There comes a time for every business owner when they have to decide on the right structure for their business. Figuring out which one is right for you depends on the amount of liability protection, tax benefits and level of formality you’re looking for.
For an in-depth look at each business structure, we highly recommend checking out our business entity guide. But for now, we’re here to provide an overview of (and some excellent resources for) the four most popular options: forming an LLC, corporation, nonprofit, and filing a DBA (Doing Business As). Enjoy!
LLCs are by far the most popular business structure for solopreneurs, small teams, and startups that aren’t looking to go public and offer shares of their company. LLCs offer the perfect cocktail of personal liability protection and tax benefits, and don’t require crossing as much red tape as corporations.
Use the links below read our free LLC formation guides tailored to your specific state, or to learn about the top LLC filing services on the market. Using a professional filing service can make the LLC formation process far quicker and less expensive, and most providers throw in plenty of other helpful services along the way!
These are more complex business entities that by law involve shareholders, a board of directors and corporate officers. The legal obligations here are far more substantial, as are compliance requirements and financial risk. Unlike LLCs, corporations are required to pay corporate taxes, unless they’re granted S-Corp status by the IRS.
If you’re thinking about forming a corporation, check out our favorite online incorporation providers below, or find your state-specific guide to learn what the DIY route entails.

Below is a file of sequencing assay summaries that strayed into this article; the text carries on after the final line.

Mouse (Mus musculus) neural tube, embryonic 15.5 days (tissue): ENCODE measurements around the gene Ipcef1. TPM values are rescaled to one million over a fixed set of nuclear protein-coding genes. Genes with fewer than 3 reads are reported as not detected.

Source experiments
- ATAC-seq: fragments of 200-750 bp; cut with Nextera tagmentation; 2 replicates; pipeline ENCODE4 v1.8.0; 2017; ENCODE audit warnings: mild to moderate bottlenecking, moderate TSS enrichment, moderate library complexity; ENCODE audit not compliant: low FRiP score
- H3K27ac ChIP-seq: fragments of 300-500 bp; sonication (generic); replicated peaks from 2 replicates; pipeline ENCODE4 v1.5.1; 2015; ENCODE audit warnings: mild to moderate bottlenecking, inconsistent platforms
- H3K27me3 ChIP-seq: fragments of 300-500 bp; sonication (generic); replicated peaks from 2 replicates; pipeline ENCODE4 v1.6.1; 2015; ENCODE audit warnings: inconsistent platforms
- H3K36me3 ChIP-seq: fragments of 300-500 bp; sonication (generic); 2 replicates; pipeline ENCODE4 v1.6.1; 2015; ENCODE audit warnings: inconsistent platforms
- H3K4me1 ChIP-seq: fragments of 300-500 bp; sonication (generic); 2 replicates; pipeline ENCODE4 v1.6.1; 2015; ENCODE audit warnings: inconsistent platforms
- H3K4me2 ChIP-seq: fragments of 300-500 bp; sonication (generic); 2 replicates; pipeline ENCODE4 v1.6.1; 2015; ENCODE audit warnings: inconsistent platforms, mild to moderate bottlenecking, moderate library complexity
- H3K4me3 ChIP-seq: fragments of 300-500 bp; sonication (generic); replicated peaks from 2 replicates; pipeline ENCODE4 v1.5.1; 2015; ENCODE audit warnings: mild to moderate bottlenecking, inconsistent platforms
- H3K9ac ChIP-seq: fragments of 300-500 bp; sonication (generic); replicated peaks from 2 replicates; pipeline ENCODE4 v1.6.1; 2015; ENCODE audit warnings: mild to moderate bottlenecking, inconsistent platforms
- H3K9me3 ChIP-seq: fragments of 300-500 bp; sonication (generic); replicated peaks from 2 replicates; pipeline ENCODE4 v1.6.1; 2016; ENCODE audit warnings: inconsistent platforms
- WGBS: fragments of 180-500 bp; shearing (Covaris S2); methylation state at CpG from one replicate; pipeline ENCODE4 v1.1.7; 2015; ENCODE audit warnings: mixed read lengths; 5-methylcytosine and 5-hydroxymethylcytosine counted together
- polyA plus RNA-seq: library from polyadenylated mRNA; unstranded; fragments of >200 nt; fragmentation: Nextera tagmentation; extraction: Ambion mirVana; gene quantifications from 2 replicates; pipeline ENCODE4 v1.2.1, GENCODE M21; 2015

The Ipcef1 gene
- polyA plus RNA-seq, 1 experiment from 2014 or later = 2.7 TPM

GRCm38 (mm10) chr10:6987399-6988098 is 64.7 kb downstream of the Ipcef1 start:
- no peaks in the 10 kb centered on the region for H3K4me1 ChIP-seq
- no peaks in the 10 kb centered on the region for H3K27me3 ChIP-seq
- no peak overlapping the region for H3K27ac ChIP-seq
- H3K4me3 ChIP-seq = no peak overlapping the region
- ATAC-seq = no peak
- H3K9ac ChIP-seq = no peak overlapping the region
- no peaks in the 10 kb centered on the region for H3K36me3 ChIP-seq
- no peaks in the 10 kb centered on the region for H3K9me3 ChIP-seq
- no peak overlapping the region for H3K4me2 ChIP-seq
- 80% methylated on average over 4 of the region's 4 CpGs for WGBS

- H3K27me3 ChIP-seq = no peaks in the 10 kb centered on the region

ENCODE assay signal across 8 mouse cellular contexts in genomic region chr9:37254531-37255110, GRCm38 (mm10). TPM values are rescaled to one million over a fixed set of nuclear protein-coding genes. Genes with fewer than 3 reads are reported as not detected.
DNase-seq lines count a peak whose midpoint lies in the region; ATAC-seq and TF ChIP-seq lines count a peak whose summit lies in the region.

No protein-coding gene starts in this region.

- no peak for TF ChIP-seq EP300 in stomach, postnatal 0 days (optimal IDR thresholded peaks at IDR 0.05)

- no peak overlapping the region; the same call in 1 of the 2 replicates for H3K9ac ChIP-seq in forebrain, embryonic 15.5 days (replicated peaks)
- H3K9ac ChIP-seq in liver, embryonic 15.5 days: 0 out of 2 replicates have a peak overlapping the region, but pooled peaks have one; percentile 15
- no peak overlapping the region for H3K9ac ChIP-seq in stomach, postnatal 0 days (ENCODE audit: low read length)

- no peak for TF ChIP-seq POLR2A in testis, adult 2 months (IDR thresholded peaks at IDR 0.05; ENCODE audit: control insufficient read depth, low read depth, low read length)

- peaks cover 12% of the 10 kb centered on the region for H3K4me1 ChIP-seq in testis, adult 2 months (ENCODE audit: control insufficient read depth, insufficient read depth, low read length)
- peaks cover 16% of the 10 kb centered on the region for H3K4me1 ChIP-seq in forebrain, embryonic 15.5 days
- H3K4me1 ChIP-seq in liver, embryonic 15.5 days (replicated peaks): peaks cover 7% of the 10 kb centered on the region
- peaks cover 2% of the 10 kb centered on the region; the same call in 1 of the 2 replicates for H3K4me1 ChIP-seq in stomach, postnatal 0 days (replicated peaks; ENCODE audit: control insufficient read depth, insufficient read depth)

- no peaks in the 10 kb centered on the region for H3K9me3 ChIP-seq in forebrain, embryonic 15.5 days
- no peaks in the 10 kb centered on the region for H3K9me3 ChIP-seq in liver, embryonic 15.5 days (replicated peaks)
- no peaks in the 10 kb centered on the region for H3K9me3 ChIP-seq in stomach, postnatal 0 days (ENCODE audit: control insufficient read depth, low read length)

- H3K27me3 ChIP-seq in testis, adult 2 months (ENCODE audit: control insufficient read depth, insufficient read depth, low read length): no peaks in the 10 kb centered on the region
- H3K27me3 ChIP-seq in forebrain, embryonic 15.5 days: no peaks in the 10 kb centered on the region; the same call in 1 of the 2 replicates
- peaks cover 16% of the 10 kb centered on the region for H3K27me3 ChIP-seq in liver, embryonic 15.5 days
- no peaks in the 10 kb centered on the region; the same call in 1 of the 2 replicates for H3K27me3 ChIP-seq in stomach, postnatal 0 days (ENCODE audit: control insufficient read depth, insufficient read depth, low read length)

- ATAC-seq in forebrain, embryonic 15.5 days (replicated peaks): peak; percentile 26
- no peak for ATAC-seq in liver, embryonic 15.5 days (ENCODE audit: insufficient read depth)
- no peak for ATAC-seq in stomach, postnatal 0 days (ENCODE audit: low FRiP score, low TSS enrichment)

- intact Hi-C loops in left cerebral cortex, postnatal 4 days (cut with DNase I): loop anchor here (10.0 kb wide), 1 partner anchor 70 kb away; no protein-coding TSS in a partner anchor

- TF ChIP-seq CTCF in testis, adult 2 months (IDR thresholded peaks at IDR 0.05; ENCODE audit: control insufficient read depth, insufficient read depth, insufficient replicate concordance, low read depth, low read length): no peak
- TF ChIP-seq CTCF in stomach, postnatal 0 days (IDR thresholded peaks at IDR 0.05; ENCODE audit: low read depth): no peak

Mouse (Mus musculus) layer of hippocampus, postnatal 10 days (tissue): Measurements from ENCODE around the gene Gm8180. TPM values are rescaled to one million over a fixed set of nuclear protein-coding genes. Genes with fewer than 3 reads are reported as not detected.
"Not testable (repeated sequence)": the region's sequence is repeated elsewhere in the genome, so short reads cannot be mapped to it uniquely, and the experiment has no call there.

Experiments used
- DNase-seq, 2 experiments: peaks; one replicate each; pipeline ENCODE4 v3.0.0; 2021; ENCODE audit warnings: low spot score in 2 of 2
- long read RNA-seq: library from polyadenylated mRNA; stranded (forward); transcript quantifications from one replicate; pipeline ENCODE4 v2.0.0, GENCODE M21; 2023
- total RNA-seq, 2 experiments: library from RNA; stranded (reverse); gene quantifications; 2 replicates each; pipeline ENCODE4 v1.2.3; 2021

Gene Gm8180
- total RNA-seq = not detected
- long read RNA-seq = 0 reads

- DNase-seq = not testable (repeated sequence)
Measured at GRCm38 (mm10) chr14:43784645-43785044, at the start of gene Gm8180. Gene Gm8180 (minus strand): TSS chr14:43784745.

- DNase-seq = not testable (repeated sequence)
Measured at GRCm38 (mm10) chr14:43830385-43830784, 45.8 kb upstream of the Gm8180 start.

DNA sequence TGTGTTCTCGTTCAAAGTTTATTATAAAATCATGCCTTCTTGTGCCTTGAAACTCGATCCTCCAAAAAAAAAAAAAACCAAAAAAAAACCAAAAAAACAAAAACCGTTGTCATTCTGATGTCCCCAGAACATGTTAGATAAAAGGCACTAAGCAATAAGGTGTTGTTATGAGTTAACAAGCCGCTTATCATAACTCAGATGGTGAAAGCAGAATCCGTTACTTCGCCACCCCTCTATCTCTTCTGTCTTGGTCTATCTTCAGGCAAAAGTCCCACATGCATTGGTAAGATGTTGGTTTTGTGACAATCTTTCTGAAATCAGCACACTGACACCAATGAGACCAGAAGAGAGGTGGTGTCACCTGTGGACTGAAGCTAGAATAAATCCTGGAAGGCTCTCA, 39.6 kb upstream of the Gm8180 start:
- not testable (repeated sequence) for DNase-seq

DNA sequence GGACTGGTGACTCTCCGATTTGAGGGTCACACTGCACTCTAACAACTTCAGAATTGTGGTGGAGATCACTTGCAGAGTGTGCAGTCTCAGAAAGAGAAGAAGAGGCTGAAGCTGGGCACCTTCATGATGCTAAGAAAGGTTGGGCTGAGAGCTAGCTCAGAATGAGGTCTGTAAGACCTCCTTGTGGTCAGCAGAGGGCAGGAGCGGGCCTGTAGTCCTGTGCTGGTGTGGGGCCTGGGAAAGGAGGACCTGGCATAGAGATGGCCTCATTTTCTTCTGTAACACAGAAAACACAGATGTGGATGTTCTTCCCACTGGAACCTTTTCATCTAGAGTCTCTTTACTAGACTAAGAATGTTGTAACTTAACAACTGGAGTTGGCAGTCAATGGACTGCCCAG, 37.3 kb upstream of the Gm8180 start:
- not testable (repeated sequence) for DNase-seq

Unlike a corporation or an LLC, a DBA (Doing Business As) isn’t a business structure. A DBA gives you the ability to legally conduct business under an alternative name. For instance, most states require sole proprietors to use their own legal names as their business names, unless they file a DBA. Established LLCs and corporations may also file DBAs in an effort to rebrand and reach a new market.
To learn how to file a DBA in your state, or find a top-notch DBA filing service to do all the hard work for you, use the links below.
Nonprofits come in many different forms and cover a wide array of initiatives – healthcare, education, environmental protection, and so on. Some have paid employees, while others are totally volunteer-based.
Like corporations, nonprofits get complex quickly and aren’t nearly as easy to form as LLCs. There’s typically lengthy red tape and plenty of paperwork, especially if you’re aiming to get 501(c)(3) status (federal tax exemption). In corporate form, they’re required to have a board of directors, officers and many other formal elements, just like a for-profit corporation.
Of course, the reward is well-worth the hard work in the end — but this is one structure we definitely recommend getting professional assistance with. Learn about the best nonprofit resources by using the links below!
Should I just have a lawyer form my business?
The gist of this one is, you can and probably should if you can afford it. Obviously, a lawyer is going to be the most thorough, but our favorite cost-effective options are doing it yourself or having a reliable online filing service take care of the heavy lifting for you.
Do I actually have to ‘form’ my business?
Technically no, but if you don’t form your business you won’t get any liability protection or be able to leverage any other perks. We highly recommend reading through our business structure comparison guide to learn about the pros and cons of each.
After forming my business is there anything else I need to do?
Typically there are ongoing compliance requirements, but these vary by state. Using an online filing service is the best way to stay on top of your obligations, but if you’re planning on going completely DIY, just make sure to keep a close eye on deadlines for fees and legal paperwork.
Which business structure is best for my business?
It all depends. Like we said, LLCs are the most popular structure, but different businesses have different needs and goals. Fully understanding your options is the best way to make a well-rounded decision for your business.